Friday, 8 October 2010

Chapter 12 A night out in the West Bank

I wish I had taken some pictures yesterday because we ended up in some quite cool places.

It was Thursday and the last day of the working week. We’re still having logistical issues with the Ministry of Education and this time it was the location of the boys’ school that was being problematic. We had to pack it all in early so decided to walk home through the Old City.

The old city is a maze of small, dirty looking convenience shops, falafel stands, political posters, spice shops, bike shops, vegetable stands, butchers shops, fish, flashy lingerie stores, antique stores and pretty much anything else you can think of all packed together in winding pedestrian streets with any number of little side streets. You really could wander around for hours. You would get hopelessly lost of course but in the meantime you could fill your little shopping bag with good, fresh produce for cheap as well as ludicrously inappropriate clothing that you would never be able to wear outside your front door.

We were accompanied most of the way home by a large and somewhat rag tag crowd of students. The girls tend to go straight home, wandering about in the evenings is not an option for them. So it was a large group of boisterous and very chatty young teenage boys that chaperoned us on our way through the Old City. The further we went the more kids would break away to take a side street home yelling goodbyes and waving.

The incredibly cheeky (as most of them are) but very sweet Abdullah was one of the last few with us as we cut across the market. When we stopped to buy a juice he warned us that shopkeepers were probably making us pay double what the product was worth and that, as he knew all the prices, we should take him with us to safeguard against us being ripped off by shopkeepers.

About 45 minutes later we make it home . Now, Nablus is dry. As dry as they come. There is no bootleg whisky hanging about, no beer that can be purchased from the friend of a friend of a friend for ridiculous prices and certainly it is not advisable to go around asking. Some people go to the nearby Samaritan community for a fix but it’s a bit of a hassle to be honest, and apparently quite expensive.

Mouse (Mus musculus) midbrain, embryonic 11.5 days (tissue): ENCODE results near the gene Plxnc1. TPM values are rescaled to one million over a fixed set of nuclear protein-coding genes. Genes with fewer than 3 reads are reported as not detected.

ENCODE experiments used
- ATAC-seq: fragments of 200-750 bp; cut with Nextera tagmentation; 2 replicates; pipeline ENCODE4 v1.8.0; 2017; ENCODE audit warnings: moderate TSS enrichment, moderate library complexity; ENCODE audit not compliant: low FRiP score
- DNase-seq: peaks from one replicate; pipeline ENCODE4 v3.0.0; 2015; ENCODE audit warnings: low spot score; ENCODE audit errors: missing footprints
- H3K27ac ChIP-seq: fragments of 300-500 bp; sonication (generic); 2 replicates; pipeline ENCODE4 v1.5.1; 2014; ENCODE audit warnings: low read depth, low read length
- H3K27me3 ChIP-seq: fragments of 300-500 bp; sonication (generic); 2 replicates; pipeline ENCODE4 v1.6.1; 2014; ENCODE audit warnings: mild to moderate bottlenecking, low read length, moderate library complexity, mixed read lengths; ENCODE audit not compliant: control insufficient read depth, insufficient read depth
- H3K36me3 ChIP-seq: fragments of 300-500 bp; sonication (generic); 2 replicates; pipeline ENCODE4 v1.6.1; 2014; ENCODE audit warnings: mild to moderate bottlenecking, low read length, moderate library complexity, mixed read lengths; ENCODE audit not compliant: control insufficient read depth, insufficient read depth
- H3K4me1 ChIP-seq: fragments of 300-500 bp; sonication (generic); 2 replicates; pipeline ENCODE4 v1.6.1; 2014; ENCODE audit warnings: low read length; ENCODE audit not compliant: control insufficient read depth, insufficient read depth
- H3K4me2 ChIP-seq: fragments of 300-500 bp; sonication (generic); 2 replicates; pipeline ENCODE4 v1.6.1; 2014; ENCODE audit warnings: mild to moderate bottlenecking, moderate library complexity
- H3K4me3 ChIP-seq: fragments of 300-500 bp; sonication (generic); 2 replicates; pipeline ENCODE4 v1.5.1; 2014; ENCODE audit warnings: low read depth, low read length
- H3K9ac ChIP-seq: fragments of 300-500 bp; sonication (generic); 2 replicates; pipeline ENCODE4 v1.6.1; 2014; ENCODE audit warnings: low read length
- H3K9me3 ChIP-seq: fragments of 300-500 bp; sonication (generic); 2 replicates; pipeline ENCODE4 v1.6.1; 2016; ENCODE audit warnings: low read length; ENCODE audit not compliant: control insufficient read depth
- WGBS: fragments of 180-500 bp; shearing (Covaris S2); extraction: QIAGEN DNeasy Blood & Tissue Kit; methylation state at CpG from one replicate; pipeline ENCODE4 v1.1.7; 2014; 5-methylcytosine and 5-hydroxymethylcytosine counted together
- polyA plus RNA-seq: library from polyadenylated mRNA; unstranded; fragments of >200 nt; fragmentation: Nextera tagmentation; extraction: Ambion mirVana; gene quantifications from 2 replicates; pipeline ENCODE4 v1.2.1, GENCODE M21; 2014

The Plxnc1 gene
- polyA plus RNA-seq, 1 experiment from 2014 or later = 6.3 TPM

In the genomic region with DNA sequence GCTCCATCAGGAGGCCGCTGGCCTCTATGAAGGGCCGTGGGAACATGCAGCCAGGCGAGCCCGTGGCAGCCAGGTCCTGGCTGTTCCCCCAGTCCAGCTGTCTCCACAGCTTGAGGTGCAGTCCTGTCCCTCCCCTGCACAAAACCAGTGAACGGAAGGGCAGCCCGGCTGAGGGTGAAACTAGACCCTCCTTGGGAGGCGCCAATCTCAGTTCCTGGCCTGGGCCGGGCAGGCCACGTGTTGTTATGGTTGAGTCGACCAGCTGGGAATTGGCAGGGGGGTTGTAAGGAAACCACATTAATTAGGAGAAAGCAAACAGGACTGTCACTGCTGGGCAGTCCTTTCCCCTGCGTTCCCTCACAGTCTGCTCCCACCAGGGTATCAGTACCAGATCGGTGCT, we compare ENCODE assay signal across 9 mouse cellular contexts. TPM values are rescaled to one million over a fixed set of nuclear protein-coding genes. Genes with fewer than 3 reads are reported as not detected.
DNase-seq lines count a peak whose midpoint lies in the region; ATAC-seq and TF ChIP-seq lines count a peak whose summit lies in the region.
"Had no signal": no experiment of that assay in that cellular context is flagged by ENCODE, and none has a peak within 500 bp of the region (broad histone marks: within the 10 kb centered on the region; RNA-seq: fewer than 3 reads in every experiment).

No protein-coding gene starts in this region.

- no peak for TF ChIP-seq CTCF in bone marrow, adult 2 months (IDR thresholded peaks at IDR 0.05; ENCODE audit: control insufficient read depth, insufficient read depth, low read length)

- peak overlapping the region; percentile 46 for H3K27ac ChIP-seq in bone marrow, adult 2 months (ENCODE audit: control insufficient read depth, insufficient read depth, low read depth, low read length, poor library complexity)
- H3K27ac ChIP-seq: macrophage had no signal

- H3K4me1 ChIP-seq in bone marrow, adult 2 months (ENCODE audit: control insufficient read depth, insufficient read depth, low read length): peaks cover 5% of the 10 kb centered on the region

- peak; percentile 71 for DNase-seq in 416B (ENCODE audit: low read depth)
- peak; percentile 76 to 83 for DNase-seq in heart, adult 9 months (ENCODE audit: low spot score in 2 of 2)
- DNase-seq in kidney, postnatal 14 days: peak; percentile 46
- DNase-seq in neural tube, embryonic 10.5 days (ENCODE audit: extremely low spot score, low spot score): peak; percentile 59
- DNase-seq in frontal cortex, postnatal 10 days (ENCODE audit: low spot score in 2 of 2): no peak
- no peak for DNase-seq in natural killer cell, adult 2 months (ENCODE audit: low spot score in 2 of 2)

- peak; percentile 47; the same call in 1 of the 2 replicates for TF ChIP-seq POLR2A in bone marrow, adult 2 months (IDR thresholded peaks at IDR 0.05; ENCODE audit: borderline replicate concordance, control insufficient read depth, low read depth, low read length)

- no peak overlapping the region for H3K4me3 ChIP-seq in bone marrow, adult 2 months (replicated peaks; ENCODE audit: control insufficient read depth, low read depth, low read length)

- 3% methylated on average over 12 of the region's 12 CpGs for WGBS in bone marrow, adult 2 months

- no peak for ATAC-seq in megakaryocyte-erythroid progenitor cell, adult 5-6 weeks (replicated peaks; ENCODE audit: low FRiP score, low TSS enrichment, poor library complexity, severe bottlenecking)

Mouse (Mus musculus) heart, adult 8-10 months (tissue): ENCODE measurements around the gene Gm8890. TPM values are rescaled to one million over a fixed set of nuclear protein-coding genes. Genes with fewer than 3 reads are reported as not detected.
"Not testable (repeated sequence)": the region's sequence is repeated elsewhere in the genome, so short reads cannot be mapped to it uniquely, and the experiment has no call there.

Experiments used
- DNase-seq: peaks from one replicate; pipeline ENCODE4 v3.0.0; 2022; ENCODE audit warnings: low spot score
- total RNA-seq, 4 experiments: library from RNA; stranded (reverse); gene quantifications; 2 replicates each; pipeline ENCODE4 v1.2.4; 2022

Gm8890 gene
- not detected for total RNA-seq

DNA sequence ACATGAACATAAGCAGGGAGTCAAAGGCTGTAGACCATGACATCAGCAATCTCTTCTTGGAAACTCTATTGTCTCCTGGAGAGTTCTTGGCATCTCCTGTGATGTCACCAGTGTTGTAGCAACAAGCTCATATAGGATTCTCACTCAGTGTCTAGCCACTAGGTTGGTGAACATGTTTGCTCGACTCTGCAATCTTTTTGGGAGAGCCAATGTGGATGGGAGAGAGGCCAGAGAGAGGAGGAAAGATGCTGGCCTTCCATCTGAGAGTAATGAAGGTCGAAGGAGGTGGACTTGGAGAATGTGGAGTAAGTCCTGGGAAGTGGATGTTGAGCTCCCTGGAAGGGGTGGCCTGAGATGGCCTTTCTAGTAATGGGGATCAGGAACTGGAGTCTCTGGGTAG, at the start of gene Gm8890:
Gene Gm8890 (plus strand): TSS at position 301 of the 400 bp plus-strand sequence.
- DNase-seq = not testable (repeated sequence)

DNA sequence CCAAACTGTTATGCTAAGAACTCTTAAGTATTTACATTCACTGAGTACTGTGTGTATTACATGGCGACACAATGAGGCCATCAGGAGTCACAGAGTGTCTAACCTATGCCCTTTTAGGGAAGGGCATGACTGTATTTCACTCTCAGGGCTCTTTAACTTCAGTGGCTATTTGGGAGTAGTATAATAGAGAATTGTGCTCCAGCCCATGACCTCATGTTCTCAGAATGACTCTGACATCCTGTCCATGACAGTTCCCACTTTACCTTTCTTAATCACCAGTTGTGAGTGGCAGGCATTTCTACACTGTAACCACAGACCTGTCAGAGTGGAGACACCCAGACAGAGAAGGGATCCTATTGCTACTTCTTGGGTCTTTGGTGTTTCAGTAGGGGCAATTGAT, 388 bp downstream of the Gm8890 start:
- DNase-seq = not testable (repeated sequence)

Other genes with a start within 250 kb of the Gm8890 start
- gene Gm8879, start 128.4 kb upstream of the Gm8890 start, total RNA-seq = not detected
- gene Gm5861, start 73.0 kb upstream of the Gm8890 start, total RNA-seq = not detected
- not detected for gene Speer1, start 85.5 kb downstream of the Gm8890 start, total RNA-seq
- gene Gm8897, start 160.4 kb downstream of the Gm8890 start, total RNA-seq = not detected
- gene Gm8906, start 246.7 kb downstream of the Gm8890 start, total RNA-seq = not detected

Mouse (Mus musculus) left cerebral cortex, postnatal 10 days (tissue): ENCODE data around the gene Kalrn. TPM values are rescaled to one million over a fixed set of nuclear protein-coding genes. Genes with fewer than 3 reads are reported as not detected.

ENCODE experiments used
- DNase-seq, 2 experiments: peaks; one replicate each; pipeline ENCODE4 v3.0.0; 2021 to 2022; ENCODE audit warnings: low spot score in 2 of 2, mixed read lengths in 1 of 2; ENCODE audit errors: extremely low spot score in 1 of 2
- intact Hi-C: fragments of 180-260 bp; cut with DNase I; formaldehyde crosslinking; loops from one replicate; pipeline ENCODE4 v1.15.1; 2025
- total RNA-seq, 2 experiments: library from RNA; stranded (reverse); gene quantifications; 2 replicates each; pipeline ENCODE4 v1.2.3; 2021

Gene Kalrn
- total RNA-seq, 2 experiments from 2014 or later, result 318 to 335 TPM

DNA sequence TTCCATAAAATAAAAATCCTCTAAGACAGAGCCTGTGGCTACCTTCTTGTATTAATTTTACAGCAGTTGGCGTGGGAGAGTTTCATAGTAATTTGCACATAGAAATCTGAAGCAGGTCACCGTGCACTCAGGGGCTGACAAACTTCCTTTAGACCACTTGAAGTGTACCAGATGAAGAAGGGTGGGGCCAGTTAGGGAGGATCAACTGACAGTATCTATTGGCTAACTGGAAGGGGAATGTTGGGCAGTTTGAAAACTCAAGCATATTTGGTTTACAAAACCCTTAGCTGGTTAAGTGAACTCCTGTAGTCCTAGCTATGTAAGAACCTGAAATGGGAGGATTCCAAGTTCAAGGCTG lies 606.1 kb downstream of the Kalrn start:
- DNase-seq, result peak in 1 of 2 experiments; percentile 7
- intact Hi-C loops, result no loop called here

There’s also not very much to do in Nablus after it gets dark. The life here is very family oriented and most socializing is done in people’s homes.

The sheesha place next to our house, Upstairs, tends to be the focal point of our evenings. However if we do not arrive by 7 pm they assume we are not coming and close up. So, seeing as it was the weekend we decided to make our way down to Ramallah. About an hour away by car but several light years away in terms of night time entertainment.

We get ready, walk down to the bus station and hop on to share cabs that will take us to Ramallah. About half way there I realized with a start that I'd forgotten to bring my passport. Not the cleverest thing to do while traveling around in the West Bank. Actually, fairly close to being the stupidest.

'Damn' I think to myself. Looking surreptitiously around at my colleagues (and bosses) I decide against saying anything that might provoke the response 'well you should go home and get it' and cross my fingers that the check points along the route would be unmanned.

They were. Safely in Ramallah now I only had to worry about the way back. But that wasn't until later.

Our first stop in Ramallah is Ziryab. A chilled out bar/restaurant that I’ve mentioned in a previous post. Several bottles of local wine later we head out to Sangria’s, a restaurant with an outdoor garden that serves no Sangria but cooks up a fantastic sheesha. The atmosphere was relaxed and the conversation flowed over amaretto sour lattes, lemonades and the decidedly addictive termos and salty popcorn we were being served everywhere we went.

It was Beit Aniseh that served as the highlight of the evening though. A proper bar with a funky interior and good music. Its clientele were young & trendy types and you could definitely get a whiff of liberal snobbery every now and again. Made up of young Arabs and foreigners in the form of teachers, aid workers, journalists and erstwhile documentary makers, it was a good place to meet people and share experiences.

There was an outdoor garden and although it was becoming quite chilly at night, it was full of people drinking and chatting.

With the exception of one Arab guy who kept drunkenly participating in our conversations, people remained very much in control of their drinking and behavior. Despite Ramallah's general tolerance towards drinking, it is not acceptable to be staggering around in the streets singing songs of love and liberation.

Finally at 3am we found ourselves some cabs, negotiated prices back to Nablus and made our way home. The Israeli check point at the entrance to Nablus was, thankfully, unmanned and after hanging out on the roof of a friend’s house we went home and fell straight to bed.

A good night out in the West Bank.

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